This is a tricky area. It may be useful to think about habits in terms of intentional and non-intentional, but also to distinguish between habits of either kind and learned behavioural responses.I agree with that - and in almost any TBI the frontal lobes are likely to get damaged. It could be argued that the main purpose of the brain is to detect threats and respond to them, so the habits (safety behaviours) developed post injury can easily become fixed responses to anxiety.
For example, consider note-taking to compensate for poor(er) post-TBI memory. It all sounds easy - just take a pen and notebook with you everywhere and write everything down.
Problem number is remembering to take both of them with you. Weelll, if circumstances allow buy another. Problem 1 a - growing collection of notebooks. Could be mitigated by having a disciplined regime of checklists and copying any new notebooks out at the end of the day. Except, of course, this kind of organization can be difficult if prospective memory is damaged or standard TBI fatigue sets in. Consequence is that such habits are hard to make but easy to break.
Problem 2 is remembering that you need to take notes. Then there's remembering you've got note making material with you. And even then, attentional problems can kick in - you can either attend to note taking or keep track of what you're listening to / observing; doing both is an adjunct of successful note-taking, but a TBI can make this very difficult. An additional problem with notes is that abbreviations and terse comments may make sense at the time, but can be utterly meaningless later on, especially if you have little to no memory of even being there when you took them.
Not that neurotypicals don't have most of these problems, but there can be a profound difference in both the frequency and scale by of such things. However, the main point is that a good note-taking habit can be almost impossible to create with some form of external backup / motivation. As implied earlier, about the only thing that becomes habituated is not taking notes!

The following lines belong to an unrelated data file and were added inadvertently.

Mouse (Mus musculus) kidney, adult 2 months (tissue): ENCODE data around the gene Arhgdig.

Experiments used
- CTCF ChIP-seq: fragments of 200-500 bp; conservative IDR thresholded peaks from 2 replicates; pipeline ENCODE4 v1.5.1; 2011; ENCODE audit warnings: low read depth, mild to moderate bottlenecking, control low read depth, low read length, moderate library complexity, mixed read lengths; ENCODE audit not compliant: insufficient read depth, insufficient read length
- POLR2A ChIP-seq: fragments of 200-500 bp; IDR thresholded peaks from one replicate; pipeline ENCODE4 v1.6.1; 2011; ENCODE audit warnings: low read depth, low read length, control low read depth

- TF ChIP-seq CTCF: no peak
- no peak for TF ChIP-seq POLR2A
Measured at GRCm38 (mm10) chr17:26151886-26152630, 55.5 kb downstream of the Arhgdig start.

The behavioural aspects can creep in through reaction to failure to create effective habits. The constant failures can be frustrating and further contribute to low self-assessment. It can be especially problematic if the TBI is undiagnosed and you are unaware of the reasons why it's such a problem, which can lead to yet further demotivation. Knowledge of a TBI is a double-edged sword; ignorance is bliss sometimes because you think a bit of extra effort will crack the problem and you just innocently stag on or, alternatively it can lead to increased demoralisation because you keep failing and think you're just stupid. Similarly knowledge can help by stopping you heating your head against a brick wall and to find other ways around a problem, or it can make you feel even more despondent and worthless. Being human, most individuals will probably swing between such feelings, anyway. Isolation isn't so much a habit as a learned behaviour.
Indeed.The injured child faces the additional problems of rejection by their peer group, which means their opportunities to develop things like social skills are limited. Add to that a bullying culture and ignorant teachers...
It's not necessarily during childhood that significant problems will start to occur, you may still be able to get along with school friends and sort of cope with the lower work, admin demands, and the more structured environment. It's when getting out into the adult world that things gang awry: less structure, new social demands, and a domestic life to organise in all of its tedious detail.
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